Parallel Circuits

In a Parallel Circuit the electric charges reach each load moving or passing through different path. Each load has its corresponding path from the source. The electrons may flow from load to load one at a time, depending on which path it will take first and then go back to the source. Meaning, the charges have a choice to which path it will take.

Given:

electric potential = $$V_0,\;V_1,\;V_2,\;\text{and}\;V_3$$

electric current = $$I_0,\;I_1,\;I_2,\;\text{and}\;I_3$$

resistance = $$R_p,\;R_1,\;R_2,\;\text{and}\;R_3$$

The electric potential of each load in a parallel circuit is the same as the total electric potential of the circuit. Mathematically expressed as

$$V_0=V_1=V_2=V_3$$                                                          (1)

The total current in the circuit is equal to the sum of the current flowing through individual loads of the circuit,

$$I_0=I_1+I_2+I_3$$                                                             (2)

Using Ohm's Law, $$I=\frac VR$$, electric current can be solved as

$$I_0=\frac {V_0}{R_p}\quad\quad I_1=\frac {V_1}{R_1} \quad\quad I_2=\frac {V_2}{R_2}\quad \text{and}\quad I_3=\frac {V_3}{R_3}$$               (3)

Substituting (3) to (2), we have

$$\frac {V_0}{R_p}=\frac {V_1}{R_1}+\frac {V_2}{R_2}+\frac {V_3}{R_3}$$                                                           (4)

But, using (1), the total resistance in a parallel circuit is given by

$$\frac {1}{R_p}=\frac {1}{R_1}+\frac {1}{R_2}+\frac {1}{R_3}$$                                                             (5)

Example 1.

Two resistors with resistance $$R_1=3\;\Omega$$ and $$R_2=7\;\Omega$$ are connected to a source of $$60\;V$$.

Find: $$V_1,\;V_2,\;R_p,\;I_0,\;I_1,\;I_2$$

Solution:

a.) Since electric potential is the same all throughout the circuit, and $$V_0=60\;V$$, then

$$V_0=V_1=V_2=V_3=60\;V$$.

b.) The total resistance of the load in the parallel circuit is

$$\frac {1}{R_p}=\frac {1}{R_1}+\frac {1}{R_2}\\ \quad\;=\frac {1}{3}+\frac {1}{7}\\ \quad\;=\frac{10}{21}$$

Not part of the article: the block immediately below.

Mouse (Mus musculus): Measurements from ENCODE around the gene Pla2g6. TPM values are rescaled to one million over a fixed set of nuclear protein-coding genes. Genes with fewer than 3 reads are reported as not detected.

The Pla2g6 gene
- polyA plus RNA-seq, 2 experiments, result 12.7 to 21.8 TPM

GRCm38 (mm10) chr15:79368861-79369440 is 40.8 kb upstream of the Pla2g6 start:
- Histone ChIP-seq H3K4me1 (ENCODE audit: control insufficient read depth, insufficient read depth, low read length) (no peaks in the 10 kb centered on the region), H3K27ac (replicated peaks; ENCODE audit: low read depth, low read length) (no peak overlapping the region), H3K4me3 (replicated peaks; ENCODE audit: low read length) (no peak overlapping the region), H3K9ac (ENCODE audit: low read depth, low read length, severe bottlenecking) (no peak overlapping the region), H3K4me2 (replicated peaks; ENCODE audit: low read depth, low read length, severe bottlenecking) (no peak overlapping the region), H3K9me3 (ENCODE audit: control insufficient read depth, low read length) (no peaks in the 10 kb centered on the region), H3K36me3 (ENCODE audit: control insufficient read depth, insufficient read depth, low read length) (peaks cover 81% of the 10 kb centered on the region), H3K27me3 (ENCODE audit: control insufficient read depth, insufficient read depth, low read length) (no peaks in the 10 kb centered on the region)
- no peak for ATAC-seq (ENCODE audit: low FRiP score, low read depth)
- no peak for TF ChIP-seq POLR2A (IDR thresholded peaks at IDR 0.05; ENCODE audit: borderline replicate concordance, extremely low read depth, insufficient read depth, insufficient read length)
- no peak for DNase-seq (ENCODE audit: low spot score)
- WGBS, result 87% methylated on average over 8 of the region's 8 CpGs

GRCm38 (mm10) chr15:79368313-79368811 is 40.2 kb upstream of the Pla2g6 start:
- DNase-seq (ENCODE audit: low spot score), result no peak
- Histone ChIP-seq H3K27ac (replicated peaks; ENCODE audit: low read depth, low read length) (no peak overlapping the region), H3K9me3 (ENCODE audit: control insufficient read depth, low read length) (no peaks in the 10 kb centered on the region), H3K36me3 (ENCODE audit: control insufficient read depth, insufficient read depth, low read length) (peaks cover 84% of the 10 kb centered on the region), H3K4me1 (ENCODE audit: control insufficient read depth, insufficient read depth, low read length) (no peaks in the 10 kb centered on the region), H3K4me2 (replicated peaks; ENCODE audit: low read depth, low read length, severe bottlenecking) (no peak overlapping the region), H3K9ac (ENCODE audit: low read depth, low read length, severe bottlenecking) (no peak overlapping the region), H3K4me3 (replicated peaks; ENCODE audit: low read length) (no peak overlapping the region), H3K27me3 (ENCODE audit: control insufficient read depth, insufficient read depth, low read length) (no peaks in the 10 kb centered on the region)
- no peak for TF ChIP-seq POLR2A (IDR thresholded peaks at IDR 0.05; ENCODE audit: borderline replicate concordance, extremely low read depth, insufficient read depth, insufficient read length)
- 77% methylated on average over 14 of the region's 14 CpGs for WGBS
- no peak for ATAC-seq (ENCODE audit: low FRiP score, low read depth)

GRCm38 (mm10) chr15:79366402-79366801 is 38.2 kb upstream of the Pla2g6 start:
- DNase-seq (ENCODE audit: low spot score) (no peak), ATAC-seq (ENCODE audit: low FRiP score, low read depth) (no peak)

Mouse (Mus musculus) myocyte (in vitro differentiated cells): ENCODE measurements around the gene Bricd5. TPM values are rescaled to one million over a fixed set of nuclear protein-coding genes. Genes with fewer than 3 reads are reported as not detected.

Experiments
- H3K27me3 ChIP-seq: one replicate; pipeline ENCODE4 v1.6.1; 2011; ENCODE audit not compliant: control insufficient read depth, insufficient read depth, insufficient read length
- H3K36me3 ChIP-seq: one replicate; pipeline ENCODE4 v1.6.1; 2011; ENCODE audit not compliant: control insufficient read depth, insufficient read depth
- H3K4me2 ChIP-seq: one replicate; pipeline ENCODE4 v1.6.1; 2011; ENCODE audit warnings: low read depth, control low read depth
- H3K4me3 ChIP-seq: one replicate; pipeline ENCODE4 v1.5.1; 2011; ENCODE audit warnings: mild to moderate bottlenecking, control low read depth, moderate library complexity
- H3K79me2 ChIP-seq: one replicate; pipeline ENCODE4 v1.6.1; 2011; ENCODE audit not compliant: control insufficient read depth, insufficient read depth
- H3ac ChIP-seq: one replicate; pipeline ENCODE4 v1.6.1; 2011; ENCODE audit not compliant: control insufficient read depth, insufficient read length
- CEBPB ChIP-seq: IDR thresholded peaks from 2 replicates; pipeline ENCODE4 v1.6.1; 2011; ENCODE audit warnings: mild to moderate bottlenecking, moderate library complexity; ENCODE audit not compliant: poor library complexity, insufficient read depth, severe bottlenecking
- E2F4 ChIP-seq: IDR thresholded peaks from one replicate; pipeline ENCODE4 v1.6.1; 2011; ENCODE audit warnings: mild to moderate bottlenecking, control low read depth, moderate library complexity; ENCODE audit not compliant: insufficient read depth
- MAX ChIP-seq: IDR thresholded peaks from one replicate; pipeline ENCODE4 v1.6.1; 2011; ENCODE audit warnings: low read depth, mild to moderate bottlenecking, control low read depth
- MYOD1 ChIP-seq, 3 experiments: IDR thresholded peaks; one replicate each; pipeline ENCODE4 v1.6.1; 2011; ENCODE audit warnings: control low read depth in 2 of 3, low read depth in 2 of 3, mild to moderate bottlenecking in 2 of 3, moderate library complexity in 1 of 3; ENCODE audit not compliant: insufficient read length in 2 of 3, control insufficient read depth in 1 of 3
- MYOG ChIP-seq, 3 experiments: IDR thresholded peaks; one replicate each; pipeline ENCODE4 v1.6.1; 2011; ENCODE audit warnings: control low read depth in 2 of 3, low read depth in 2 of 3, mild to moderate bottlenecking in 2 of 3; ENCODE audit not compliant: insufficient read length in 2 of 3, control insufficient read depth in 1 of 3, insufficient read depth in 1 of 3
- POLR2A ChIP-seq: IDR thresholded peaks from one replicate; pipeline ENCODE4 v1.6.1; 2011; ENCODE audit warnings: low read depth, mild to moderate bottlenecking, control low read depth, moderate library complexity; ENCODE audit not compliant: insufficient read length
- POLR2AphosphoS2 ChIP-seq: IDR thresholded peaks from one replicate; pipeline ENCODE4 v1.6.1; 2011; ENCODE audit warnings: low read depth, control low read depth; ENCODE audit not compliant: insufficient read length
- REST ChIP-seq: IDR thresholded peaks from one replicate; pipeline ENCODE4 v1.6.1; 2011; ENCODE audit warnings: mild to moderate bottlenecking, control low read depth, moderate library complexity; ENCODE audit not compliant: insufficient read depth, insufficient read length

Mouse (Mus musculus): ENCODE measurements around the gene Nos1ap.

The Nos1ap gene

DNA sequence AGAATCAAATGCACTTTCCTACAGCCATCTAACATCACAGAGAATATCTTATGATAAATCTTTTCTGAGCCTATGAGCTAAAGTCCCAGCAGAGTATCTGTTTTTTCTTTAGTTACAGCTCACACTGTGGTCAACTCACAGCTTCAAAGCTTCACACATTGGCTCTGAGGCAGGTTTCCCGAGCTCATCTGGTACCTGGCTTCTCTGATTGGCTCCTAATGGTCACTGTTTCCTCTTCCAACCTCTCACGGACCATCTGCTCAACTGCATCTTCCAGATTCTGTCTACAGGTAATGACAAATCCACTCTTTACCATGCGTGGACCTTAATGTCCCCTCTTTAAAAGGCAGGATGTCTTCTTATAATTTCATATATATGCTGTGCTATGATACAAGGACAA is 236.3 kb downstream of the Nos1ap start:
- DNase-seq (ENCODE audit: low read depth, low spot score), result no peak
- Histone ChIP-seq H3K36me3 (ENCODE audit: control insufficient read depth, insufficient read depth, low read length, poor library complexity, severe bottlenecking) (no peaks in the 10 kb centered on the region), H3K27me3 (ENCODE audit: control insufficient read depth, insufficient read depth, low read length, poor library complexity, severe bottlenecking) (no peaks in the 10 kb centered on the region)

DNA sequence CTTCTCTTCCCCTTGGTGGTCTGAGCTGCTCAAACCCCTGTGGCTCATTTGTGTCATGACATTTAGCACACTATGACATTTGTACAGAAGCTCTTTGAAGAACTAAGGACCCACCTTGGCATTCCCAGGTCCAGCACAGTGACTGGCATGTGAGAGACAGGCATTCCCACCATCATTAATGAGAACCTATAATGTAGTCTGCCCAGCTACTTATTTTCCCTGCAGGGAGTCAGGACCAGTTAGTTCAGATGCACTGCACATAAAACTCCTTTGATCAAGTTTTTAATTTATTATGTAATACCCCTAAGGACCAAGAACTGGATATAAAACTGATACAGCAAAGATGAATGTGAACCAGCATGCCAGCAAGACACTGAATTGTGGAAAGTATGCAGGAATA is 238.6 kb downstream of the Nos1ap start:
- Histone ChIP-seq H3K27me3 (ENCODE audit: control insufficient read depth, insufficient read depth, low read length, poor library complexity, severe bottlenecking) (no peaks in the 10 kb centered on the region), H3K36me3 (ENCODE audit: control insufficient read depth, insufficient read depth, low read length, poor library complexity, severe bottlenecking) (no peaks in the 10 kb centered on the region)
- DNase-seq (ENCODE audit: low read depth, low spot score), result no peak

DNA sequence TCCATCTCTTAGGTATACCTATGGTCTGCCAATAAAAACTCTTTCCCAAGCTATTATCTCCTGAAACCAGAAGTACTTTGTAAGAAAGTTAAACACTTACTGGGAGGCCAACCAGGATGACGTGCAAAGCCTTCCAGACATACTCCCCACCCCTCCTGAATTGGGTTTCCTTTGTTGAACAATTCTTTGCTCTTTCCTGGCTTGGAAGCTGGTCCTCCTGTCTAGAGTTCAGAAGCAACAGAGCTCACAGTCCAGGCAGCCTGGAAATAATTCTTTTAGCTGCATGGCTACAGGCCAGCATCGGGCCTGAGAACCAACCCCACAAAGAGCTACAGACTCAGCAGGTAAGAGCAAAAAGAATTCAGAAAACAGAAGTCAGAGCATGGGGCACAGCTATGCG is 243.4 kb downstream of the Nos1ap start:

then $$R_p=\frac{21}{10} \;\Omega=2.1\;\Omega$$.

c.) The current through each resistor

$$I_1=\frac{V_1}{R_1}=\frac{60\;V}{3\;\Omega}=20\;A$$

$$I_2=\frac{V_2}{R_2}=\frac{60\;V}{7\;\Omega}=8.57\;A$$

d.) In solving for the total electric current, we can use either of the two solutions:

d.1.) Using (2)

$$I_0=I_1+I_2=20\;A+8.57\;A=28.57\;A$$

d.2.) or using (3)

$$I_0=\frac{V_0}{R_p}=\frac{60\;V}{2.1\;\Omega}=28.57\;A$$

Example 2.

Given: $$R_1=2\;\Omega,\;R_3=6\;\Omega,\;R_p=\frac{12}{11}\;\Omega \;\text{and}\;V_1=20\;V$$

Find: $$R_2,\; V_0,\;V_2,\;V_3,\;I_0,\;I_1,\;I_2,\;I_3$$

Solution:

a.) To find $$R_2$$, use (5).

$$\frac {1}{R_p}=\frac {1}{R_1}+\frac {1}{R_2}+\frac {1}{R_3}$$

$$\frac {1}{R_p}= \begin{pmatrix} \frac {1}{R_1}+\frac {1}{R_3} \end{pmatrix} +\frac {1}{R_2}$$

$$\frac {1}{\frac{12}{11}}= \begin{pmatrix} \frac {1}{2\;\Omega}+\frac {1}{6\;\Omega} \end{pmatrix} +\frac {1}{R_2}$$

$$\frac{11}{12}= \begin{pmatrix} \frac {4}{6} \end{pmatrix} +\frac {1}{R_2}$$

$$\frac{11}{12}-\begin{pmatrix} \frac {4}{6} \end{pmatrix}=\frac {1}{R_2}=\frac{3}{12}$$

thus, $$R_2=4\;\Omega.$$

b.) From (1) and $$V_1=20\;V$$, the electric potential across the circuit is

$$V_0=V_1=V_2=V_3=20\;V$$.

c.) The current through the circuit

$$I_1=\frac{20\;V}{2\;\Omega}=10\;A$$

$$I_2=\frac{20\;V}{4\;\Omega}=5\;A$$

$$I_3=\frac{20\;V}{6\;\Omega}=\frac{10}{3}\;A=3.33\;A$$

d.) The total current along the circuit is

$$I_0=I_1+I_2+I_3=10\;A+5\;A+3.33\;A=18.33\;A$$.